A study has shown that breastfed babies have higher IQs, spend longer in education and earn more in their careers - but there are too many variables and women should not be pressurised Another reason for mothers to breastfeed
If there’s one thing we as a society love to do, it’s to have a good go at mothers. Be they single or working, everyone loves to voice an opinion about how to raise children, and unfortunately it’s mothers who tend to bear the brunt of this, rather than fathers. Health professionals are not free from the habit either. We dish out advice to expectant and new mothers and then wag our fingers when it’s not heeded. Do this, don’t do that and never mind that what we say always seems to change and contradict itself. Keep up now, mums, or you’ll be responsible for a generation of feral youths.
Nowhere is the unrelenting pressure mothers are under more evident than in the arena of breastfeeding. This one biological act has become politicised and polarised like no other. Don’t breastfeed your children and you are condemning them to a life of illness and disease, mothers are told. And now, according to research published last week, they’ll also be thick.
A Brazilian study of more than 6,000 babies from a variety of backgrounds showed that those who were breastfed had higher IQs, spent longer in education and earned more in their careers. The longer they were breastfed as a baby, the greater their success. The research was immediately pounced on, feeding in, as it does, to the narrative that problems in a person’s life can be laid wholly at the feet of the mother.
Doctors and midwives have had a difficult time with breastfeeding.
On the one hand it is undoubtedly a good thing and women should be supported and helped if they choose to do it. But what is less often talked about is the stress and difficulty that many women experience with breastfeeding, compounded by the sense that they are failing their children immeasurably if they do not do it. The evidence morphs into dogma that says women are irresponsible if they don’t breastfeed.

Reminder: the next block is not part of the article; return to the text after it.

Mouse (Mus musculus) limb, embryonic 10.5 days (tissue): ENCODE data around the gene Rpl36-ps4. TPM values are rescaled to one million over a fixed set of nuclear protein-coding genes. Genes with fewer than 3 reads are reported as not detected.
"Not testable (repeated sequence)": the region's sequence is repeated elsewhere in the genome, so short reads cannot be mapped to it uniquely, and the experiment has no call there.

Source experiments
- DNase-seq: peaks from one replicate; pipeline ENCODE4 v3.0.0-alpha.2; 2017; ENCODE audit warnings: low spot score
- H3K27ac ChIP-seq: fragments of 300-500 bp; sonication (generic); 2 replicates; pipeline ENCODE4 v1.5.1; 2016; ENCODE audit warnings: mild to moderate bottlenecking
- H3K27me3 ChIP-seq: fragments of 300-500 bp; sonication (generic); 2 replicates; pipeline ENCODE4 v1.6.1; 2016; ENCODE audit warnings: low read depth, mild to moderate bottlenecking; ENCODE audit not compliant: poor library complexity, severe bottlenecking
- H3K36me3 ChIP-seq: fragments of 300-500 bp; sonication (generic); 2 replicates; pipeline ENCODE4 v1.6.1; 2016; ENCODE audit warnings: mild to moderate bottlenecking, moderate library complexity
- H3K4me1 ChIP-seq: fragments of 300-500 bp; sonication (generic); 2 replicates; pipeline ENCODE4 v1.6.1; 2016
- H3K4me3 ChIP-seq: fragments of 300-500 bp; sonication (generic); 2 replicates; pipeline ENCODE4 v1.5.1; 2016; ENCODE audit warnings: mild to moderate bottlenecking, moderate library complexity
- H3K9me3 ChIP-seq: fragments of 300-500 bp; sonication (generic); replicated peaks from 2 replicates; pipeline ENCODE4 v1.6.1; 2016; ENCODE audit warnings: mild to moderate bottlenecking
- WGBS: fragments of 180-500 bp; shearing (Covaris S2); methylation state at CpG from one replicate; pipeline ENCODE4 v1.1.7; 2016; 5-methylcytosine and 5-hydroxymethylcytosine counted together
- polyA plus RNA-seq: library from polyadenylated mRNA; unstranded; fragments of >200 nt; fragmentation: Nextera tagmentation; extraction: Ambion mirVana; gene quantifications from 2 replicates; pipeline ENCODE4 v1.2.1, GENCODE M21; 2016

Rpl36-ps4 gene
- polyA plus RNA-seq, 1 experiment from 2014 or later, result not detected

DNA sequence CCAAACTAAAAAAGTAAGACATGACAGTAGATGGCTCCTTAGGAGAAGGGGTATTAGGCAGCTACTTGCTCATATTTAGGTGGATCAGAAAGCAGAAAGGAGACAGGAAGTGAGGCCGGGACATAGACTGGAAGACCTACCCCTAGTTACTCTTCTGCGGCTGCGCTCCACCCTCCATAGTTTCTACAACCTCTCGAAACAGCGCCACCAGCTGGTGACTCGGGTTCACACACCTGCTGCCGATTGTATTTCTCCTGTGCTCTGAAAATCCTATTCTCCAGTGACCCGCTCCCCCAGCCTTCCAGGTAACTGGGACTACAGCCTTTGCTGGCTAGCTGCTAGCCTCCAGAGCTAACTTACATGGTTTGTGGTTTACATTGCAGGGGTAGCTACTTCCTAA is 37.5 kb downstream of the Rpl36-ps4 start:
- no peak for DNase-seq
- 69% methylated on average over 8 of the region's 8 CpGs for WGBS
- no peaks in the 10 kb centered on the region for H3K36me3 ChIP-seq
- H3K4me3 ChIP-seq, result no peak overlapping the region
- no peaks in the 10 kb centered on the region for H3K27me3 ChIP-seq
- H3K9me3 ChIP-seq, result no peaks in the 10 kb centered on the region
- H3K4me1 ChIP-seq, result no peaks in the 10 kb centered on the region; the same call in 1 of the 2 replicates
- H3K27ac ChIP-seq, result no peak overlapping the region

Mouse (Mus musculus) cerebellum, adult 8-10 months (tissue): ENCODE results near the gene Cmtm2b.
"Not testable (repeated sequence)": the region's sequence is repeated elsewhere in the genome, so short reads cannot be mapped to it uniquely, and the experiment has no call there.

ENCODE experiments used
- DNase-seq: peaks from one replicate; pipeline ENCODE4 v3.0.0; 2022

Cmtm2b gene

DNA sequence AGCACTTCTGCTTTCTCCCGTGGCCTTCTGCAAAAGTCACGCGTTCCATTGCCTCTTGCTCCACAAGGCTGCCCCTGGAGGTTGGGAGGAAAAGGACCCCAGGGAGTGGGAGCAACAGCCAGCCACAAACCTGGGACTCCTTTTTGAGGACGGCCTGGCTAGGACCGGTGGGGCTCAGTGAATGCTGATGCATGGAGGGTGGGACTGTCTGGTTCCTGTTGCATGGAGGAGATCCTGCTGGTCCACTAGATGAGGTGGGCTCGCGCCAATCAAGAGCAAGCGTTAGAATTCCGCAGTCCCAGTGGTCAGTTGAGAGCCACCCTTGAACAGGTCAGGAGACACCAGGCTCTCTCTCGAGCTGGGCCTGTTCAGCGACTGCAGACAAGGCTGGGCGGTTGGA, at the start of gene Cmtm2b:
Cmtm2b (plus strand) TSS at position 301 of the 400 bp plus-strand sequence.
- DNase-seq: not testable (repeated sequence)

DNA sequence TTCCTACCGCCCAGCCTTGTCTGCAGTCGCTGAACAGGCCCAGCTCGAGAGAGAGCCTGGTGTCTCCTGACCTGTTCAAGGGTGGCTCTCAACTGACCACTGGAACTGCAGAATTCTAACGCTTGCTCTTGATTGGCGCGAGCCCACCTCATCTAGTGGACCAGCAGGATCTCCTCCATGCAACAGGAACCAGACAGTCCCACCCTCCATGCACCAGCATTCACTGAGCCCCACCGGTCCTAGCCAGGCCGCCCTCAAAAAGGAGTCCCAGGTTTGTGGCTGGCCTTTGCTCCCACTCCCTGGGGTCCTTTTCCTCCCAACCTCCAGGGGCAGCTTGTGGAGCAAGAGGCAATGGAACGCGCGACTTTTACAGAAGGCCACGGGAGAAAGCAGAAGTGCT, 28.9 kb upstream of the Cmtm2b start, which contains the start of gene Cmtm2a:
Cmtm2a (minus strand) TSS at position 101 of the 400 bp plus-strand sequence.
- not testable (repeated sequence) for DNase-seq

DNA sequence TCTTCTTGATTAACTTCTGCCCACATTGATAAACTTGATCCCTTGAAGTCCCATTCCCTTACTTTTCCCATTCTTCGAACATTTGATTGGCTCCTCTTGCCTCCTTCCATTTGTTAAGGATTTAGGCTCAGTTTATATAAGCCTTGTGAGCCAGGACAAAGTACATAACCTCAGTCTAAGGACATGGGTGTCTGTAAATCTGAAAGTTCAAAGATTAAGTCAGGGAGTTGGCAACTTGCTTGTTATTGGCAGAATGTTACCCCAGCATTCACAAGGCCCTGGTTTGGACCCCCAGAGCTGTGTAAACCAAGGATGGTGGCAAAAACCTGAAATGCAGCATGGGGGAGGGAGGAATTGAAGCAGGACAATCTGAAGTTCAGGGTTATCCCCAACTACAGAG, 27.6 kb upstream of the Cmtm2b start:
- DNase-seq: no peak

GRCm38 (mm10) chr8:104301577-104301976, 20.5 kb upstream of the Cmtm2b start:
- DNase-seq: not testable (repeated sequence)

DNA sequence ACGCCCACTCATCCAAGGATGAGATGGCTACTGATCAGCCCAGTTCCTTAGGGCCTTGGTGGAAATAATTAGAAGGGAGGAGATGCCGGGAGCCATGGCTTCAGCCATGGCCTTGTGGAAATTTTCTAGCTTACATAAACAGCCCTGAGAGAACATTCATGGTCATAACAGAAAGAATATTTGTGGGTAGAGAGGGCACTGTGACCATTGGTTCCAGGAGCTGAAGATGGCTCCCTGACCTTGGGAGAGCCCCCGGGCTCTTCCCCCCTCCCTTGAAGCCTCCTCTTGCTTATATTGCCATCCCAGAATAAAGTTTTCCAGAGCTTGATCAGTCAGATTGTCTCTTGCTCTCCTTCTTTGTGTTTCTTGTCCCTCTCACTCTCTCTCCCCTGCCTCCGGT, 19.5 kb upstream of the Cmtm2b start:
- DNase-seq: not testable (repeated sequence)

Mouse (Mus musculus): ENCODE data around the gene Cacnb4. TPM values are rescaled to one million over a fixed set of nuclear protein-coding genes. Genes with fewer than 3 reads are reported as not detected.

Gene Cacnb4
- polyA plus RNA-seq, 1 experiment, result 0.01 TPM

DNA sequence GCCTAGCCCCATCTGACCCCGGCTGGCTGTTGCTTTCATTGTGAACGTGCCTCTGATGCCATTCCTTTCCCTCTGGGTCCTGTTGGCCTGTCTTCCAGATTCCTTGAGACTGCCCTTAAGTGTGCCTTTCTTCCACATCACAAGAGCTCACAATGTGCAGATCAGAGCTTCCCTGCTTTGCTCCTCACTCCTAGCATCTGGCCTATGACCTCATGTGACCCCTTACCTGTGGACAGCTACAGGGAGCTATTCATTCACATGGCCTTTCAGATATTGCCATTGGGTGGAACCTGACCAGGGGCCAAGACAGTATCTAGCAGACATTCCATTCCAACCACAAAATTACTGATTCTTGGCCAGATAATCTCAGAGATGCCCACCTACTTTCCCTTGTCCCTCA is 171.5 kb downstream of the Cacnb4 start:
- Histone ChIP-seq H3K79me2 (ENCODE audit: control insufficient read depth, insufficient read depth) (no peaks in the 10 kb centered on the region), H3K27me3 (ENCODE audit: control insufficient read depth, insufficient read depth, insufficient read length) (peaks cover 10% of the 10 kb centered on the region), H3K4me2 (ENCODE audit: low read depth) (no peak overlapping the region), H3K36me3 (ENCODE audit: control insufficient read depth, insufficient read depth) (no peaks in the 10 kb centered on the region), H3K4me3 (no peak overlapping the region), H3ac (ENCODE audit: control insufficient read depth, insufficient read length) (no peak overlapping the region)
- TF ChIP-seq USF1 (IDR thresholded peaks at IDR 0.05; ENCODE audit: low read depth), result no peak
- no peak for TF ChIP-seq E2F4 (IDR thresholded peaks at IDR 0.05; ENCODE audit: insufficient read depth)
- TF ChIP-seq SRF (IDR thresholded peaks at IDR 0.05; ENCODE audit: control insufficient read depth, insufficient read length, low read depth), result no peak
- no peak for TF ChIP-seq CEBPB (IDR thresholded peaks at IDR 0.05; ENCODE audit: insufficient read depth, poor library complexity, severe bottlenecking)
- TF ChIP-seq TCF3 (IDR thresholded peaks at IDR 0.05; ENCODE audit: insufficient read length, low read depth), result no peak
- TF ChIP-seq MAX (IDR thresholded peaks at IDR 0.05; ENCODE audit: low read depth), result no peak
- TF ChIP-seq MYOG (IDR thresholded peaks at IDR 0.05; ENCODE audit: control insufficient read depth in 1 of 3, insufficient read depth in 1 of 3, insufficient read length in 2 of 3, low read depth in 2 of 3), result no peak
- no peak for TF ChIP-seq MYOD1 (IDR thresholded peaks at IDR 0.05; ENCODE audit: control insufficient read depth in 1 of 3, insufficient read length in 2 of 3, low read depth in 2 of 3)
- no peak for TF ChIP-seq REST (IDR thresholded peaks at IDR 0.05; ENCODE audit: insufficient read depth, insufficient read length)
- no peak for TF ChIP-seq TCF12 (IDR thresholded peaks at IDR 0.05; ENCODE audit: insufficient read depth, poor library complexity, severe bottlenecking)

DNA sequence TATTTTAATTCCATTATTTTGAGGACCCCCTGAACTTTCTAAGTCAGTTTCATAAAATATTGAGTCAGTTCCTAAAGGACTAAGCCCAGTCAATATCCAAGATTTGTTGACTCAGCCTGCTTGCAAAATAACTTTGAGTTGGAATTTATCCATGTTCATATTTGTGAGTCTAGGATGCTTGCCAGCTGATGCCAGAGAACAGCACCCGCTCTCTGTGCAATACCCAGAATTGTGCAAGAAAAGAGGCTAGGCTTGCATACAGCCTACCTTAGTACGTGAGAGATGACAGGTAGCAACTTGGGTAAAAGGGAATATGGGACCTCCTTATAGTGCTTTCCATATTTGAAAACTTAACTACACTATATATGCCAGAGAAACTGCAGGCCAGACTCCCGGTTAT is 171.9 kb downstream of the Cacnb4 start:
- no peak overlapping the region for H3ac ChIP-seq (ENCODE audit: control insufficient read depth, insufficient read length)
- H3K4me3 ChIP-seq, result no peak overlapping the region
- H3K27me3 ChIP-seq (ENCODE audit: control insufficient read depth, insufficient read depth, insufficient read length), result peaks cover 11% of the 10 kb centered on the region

The research itself is never questioned or queried. But just how reliable is the latest study on breastfeeding and IQ anyway? It’s a very well-designed project, ambitious in its scope and size. But when it comes to something like breastfeeding, there are so many confounding factors – variables that can inadvertently skew the result and lead us to false conclusions. Because the problem is, the health benefits associated with breastfeeding are also associated with things such as class, wealth and education of the parents.
When factors such as social background are taken into account, the evidence supporting the health benefits of breastfeeding suddenly looks less robust. We know that those who are economically and socially advantaged are more likely to breastfeed, so it is perfectly possible it’s actually the positive aspects of wealth and class we are observing, not the positive aspects of breastfeeding. Of course, this particular study took place in Brazil, which is socially very different to the UK, so again it is difficult to draw any firm conclusions from it.
When it comes to IQ, things get even more complicated. The study is a retrospective analysis, meaning it tested people’s IQ 30 years on from when they were actually breastfed. Over that time an incredible number of variables would have influenced the result, so it’s impossible to say from the way this study is designed whether or not the apparent increased IQ is really the result of breastfeeding, or due to some other factor.
Certainly the findings are interesting, but it is in no way concrete evidence. Rather, it is simply the first in a long, complex series of studies that would need to be done to differentiate between simple association or actual causation.
But the breastfeeding lobby seems too narrow-minded and dogmatic to allow for such caveats or critiques to the research they use to browbeat nervous mothers-to-be.
The “Breast Is Best” mantra was intended to be a liberating, pithy riposte to the slick commercial formula milk advertising, yet it has become a stick with which to beat women. It would be awful if expectant or new mothers read this research and felt under yet more pressure to breastfeed if they are unable to do so. I would far rather have a mother who was bottle-feeding a baby and felt calm and relaxed than one who was depressed and anxious about the fact she was not lactating adequately. Motherhood is stressful enough without feeling the weight of your child’s entire future rests on your breasts.
- Daily Telegraph